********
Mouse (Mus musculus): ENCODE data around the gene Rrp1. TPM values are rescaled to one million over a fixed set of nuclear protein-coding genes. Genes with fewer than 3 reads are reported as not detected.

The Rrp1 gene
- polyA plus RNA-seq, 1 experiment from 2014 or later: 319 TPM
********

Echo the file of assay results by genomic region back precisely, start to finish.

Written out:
Mouse (Mus musculus): ENCODE data around the gene Rrp1. TPM values are rescaled to one million over a fixed set of nuclear protein-coding genes. Genes with fewer than 3 reads are reported as not detected.

The Rrp1 gene
- polyA plus RNA-seq, 1 experiment from 2014 or later: 319 TPM